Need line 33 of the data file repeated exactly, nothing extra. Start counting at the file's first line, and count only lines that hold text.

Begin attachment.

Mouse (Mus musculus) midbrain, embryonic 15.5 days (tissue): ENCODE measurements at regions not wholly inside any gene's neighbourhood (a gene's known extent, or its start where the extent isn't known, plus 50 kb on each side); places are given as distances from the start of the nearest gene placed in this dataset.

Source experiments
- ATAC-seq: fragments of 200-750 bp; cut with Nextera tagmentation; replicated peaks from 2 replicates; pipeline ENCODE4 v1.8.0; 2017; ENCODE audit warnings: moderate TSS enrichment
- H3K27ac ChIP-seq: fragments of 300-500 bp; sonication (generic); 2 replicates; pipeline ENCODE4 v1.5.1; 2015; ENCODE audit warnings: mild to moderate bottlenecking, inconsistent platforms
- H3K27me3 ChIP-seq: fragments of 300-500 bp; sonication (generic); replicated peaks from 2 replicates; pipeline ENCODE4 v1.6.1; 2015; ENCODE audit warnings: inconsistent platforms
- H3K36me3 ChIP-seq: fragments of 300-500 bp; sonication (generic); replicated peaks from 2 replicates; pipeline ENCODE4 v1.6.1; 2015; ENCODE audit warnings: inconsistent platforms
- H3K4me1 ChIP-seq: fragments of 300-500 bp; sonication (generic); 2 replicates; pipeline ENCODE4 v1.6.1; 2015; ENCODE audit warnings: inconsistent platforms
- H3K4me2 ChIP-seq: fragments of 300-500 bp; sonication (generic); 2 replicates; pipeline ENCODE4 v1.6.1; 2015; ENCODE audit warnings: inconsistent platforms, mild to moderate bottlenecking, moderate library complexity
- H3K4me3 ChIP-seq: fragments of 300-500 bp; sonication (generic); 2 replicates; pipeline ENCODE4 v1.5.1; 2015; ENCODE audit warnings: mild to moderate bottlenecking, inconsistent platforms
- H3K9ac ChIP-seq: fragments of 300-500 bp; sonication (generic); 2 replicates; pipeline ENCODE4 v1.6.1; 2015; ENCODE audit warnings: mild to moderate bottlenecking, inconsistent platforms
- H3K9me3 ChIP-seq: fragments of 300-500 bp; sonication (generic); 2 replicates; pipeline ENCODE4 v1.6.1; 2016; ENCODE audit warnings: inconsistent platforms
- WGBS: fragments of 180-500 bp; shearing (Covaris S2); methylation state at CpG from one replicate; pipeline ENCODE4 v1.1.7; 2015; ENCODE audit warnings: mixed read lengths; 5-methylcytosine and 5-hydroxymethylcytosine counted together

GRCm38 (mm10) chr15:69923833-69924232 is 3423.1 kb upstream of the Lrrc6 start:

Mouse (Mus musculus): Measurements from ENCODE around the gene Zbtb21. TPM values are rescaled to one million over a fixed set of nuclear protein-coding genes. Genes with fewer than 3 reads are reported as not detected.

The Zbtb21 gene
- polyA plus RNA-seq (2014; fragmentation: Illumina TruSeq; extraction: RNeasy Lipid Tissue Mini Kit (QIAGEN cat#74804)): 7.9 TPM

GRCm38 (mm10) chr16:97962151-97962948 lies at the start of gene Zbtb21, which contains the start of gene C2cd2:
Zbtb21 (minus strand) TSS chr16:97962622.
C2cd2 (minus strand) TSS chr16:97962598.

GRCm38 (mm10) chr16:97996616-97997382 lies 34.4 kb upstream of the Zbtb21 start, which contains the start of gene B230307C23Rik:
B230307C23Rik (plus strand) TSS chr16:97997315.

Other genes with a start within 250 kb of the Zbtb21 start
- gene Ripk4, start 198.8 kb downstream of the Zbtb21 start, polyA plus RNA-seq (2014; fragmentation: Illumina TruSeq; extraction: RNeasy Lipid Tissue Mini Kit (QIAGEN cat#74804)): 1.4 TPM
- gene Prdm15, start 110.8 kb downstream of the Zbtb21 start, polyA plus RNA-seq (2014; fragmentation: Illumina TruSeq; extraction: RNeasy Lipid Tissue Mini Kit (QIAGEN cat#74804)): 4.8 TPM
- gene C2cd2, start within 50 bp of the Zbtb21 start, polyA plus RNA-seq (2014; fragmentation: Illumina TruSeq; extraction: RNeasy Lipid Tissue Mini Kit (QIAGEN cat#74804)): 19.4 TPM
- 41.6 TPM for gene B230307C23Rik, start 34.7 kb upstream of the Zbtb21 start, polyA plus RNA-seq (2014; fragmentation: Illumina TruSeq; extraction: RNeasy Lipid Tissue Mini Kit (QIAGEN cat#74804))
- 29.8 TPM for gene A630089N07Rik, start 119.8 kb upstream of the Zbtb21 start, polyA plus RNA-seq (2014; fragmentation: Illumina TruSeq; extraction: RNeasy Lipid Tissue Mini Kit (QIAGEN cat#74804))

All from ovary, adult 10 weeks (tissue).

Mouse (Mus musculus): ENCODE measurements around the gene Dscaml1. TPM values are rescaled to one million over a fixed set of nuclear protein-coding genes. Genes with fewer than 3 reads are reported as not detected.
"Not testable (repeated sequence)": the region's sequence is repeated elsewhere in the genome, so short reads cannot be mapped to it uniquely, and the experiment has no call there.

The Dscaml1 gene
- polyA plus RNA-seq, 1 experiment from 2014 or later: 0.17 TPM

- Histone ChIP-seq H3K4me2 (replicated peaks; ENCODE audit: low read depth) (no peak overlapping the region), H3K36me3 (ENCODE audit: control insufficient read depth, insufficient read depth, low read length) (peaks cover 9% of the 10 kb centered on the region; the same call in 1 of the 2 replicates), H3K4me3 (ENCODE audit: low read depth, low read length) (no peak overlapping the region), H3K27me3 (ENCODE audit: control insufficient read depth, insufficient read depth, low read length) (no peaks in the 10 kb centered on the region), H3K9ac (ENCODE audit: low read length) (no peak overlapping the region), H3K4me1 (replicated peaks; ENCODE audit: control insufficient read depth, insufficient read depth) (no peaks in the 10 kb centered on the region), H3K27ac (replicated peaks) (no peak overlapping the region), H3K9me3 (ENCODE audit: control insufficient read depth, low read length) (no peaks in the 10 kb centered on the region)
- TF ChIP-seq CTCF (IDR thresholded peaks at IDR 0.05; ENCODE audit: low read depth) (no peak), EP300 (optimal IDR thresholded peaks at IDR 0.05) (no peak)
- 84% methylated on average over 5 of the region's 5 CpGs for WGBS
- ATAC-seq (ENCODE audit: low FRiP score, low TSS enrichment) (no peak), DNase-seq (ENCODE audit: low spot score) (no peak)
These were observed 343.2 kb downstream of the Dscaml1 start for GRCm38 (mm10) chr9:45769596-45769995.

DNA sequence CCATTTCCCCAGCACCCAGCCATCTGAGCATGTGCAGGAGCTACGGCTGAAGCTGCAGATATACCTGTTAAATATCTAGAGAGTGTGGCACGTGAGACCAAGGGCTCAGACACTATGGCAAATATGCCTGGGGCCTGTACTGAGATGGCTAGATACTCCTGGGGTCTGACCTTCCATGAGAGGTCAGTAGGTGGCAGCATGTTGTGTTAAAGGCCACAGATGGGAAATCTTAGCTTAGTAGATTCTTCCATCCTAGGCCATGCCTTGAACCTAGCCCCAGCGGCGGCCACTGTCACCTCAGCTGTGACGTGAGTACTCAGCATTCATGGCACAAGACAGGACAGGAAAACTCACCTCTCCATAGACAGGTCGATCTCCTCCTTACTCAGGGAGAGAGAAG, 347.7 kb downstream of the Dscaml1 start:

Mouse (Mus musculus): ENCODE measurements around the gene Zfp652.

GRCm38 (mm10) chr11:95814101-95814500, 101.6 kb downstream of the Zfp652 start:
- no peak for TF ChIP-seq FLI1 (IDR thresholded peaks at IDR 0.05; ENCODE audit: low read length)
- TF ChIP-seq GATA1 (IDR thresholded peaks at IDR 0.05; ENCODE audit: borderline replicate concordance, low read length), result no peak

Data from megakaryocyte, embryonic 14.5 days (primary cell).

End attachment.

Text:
- Histone ChIP-seq H3K4me2 (replicated peaks; ENCODE audit: low read depth) (no peak overlapping the region), H3K36me3 (ENCODE audit: control insufficient read depth, insufficient read depth, low read length) (peaks cover 9% of the 10 kb centered on the region; the same call in 1 of the 2 replicates), H3K4me3 (ENCODE audit: low read depth, low read length) (no peak overlapping the region), H3K27me3 (ENCODE audit: control insufficient read depth, insufficient read depth, low read length) (no peaks in the 10 kb centered on the region), H3K9ac (ENCODE audit: low read length) (no peak overlapping the region), H3K4me1 (replicated peaks; ENCODE audit: control insufficient read depth, insufficient read depth) (no peaks in the 10 kb centered on the region), H3K27ac (replicated peaks) (no peak overlapping the region), H3K9me3 (ENCODE audit: control insufficient read depth, low read length) (no peaks in the 10 kb centered on the region)